The environmental community is backing Sonia Sotomayor’s nomination to the Supreme Court, despite the federal appeals court judge’s sparse record in dealing with environmental cases.
Environmental issues have not been a hot-button issue during Sotomayor’s confirmation hearings this week. But green advocates expect a glut of environmental cases to hit the highest court in the next few years, as industry and environmental groups challenge various aspects of the Clean Water Act, Endangered Species Act and a new climate bill currently being debated in Congress. The U.S. Chamber of Commerce and other business associations have threatened a “landslide of lawsuits” if the climate legislation passed by the House last month becomes law.
World leaders are talking a lot about climate change, not least in their flashy statement on controlling global temperatures at the recent Group of Eight summit in Italy. One of the smarter ways they can put this determination into effect will be to protect the intellectual property of green innovators from a growing onslaught by developing-world politicians and mistaken activists.
Intellectual property rights are the underappreciated link in the environmentalist chain. By rewarding inventors and entrepreneurs, well-enforced patents provide the right incentives for the innovation that will produce technologies necessary to manage climate change. Yet this fact is getting lost. Access to low carbon technologies has become a central issue in international climate change negotiations as rich countries put more pressure on the poor to cut their emissions. Understandably the poor aren’t prepared to do so unless they are given cheap access to technologies. Patents are increasingly viewed as the main obstacle to cheap technology transfer.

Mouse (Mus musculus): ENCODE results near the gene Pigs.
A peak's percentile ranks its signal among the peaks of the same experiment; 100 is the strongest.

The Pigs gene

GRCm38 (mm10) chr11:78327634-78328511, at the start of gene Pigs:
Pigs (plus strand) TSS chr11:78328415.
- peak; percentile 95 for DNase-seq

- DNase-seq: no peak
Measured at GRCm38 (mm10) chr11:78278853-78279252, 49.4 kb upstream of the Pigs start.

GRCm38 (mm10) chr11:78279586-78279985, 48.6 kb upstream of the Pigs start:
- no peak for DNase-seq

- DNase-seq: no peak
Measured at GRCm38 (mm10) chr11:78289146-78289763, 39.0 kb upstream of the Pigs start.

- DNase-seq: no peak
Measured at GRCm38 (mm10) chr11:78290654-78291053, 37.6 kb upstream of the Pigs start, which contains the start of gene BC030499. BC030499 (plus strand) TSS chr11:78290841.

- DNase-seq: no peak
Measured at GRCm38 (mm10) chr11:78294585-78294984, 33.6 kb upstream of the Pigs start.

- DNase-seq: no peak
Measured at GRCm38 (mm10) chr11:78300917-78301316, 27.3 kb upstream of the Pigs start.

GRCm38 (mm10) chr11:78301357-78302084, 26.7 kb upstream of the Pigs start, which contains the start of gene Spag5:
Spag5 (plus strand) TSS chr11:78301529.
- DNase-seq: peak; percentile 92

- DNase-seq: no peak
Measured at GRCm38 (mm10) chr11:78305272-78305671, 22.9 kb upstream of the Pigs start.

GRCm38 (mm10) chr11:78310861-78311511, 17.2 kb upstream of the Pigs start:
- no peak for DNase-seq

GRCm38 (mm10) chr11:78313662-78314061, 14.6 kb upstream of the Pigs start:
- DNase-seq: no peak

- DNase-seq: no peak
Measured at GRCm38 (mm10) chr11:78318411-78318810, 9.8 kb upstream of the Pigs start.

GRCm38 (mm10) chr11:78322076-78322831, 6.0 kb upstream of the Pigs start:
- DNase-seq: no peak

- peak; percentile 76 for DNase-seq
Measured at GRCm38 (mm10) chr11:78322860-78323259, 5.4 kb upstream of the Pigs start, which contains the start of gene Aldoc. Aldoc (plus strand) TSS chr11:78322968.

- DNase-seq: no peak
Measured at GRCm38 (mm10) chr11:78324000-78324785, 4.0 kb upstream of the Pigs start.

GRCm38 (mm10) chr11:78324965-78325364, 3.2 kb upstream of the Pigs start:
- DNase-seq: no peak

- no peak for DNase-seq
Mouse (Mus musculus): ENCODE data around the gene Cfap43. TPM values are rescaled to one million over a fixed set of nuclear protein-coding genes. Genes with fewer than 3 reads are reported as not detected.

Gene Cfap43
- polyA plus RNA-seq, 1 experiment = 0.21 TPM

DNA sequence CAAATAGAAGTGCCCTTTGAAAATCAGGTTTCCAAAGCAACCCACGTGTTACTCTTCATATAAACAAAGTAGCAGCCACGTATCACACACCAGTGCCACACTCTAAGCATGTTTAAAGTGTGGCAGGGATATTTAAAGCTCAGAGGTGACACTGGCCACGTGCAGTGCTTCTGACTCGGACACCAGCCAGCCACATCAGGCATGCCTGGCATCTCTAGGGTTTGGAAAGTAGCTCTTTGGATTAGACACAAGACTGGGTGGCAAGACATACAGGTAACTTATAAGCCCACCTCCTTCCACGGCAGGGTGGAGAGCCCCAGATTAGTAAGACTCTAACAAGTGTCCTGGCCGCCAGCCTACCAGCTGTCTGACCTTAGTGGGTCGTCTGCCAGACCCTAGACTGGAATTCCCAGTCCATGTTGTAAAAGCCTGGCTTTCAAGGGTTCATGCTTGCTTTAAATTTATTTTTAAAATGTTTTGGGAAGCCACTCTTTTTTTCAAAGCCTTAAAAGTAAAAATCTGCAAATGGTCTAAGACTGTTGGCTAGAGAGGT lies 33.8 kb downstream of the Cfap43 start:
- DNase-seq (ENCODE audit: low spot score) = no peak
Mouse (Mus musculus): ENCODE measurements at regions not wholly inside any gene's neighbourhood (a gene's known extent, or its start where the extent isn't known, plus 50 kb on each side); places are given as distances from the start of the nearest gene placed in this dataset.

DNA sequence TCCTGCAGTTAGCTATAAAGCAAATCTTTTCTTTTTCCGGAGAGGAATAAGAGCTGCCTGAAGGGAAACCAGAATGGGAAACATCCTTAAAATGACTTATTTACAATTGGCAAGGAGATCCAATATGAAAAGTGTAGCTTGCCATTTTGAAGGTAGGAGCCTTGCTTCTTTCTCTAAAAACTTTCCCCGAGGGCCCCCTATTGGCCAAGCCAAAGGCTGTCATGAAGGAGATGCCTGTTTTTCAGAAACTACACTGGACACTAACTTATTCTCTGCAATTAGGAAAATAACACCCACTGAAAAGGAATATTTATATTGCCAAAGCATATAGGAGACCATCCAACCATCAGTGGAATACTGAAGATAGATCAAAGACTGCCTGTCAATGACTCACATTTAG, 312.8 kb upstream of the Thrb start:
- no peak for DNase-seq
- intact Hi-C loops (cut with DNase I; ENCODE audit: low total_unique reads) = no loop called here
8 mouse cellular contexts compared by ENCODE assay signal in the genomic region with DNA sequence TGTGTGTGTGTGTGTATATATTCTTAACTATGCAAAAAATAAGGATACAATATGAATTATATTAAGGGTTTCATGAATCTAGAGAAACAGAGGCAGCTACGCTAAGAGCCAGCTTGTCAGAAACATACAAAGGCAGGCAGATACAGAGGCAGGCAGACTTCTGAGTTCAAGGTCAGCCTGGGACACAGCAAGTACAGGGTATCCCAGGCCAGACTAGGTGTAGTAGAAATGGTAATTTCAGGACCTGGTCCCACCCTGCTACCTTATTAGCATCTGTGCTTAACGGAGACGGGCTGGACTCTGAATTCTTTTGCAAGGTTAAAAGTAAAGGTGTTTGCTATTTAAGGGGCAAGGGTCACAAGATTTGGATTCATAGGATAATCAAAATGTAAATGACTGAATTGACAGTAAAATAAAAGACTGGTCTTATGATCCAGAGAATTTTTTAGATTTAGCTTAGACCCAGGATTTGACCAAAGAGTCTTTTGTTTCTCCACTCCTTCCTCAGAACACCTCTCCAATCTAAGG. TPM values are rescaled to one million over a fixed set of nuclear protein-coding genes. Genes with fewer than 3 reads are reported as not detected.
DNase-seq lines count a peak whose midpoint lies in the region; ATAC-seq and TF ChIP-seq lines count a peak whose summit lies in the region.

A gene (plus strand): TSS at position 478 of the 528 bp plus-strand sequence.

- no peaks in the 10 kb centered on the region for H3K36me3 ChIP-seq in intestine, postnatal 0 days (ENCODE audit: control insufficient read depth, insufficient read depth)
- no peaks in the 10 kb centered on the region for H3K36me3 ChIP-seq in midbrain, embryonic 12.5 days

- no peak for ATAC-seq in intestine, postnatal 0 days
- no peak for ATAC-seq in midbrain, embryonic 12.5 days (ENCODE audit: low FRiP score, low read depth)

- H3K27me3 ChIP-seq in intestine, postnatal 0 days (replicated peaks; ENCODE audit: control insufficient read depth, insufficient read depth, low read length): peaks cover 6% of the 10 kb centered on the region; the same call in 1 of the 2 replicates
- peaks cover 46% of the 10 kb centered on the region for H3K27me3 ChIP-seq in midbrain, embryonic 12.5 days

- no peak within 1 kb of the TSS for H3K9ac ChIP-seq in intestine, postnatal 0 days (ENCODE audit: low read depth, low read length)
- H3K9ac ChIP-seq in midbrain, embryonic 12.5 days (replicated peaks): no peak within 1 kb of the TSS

China’s greenhouse-gas emissions growth is on course to wipe out gains from Western conservation efforts unless it intensifies clean-up efforts, U.S. Energy Secretary Steven Chu told audiences in China Wednesday.
In meetings with senior Chinese energy officials and in a speech at prestigious Tsinghua University, Mr. Chu continued the Obama administration’s efforts to push for greater action on climate change. China recently surpassed the U.S. as the world’s largest emitter of greenhouse gases.
Throughout the marshes, the reed gatherers, standing on land they once floated over, cry out to visitors in a passing boat.
“Maaku mai!” they shout, holding up their rusty sickles. “There is no water!”
The Euphrates is drying up. Strangled by the water policies of Iraq’s neighbors, Turkey and Syria; a two-year drought; and years of misuse by Iraq and its farmers, the river is significantly smaller than it was just a few years ago. Some officials worry that it could soon be half of what it is now.
Sweden has urged the EU to “pool efforts and show leadership” to secure a global deal to curb climate change.
Swedish PM Fredrik Reinfeldt was briefing the European Parliament on his country’s priorities as the new holder of the six-month EU presidency.
“I want to write the story of how the climate threat was averted, together with you,” he told newly-elected MEPs.
Sweden wants an EU deal on green measures ahead of a key UN conference on climate change in December.
Suntech Power Holdings, one of the world’s largest photovoltaic module makers, yesterday announced plans for four new on-grid photovoltaic solar projects in China with a combined capacity of 1.8GW.
The New York Stock Exchange-listed company said it had signed solar plant construction deals with the governments of Shaanxi province and Shizuishan city in Ningxia Autonomous Region.
The Shaanxi facility will have an installed capacity of 300MW, while the other three developments will have a capacity 500MW each, delivering a total of 1.8GW of solar capacity from the new projects.
Every day, Adirondack forests soak up and store about 1,600 tons of carbon to help slow global warming. But even tens of millions of trees can’t keep up with greenhouse gas emissions from a much smaller number of cars, homes and businesses.
That was the finding of a first-ever energy and greenhouse gas audit for the park, which at 6 million acres is the largest intact forest in the northeast. As trees grow, they absorb carbon dioxide, a known greenhouse gas released by the burning of fossil fuels that an international scientific consensus blames for global warming.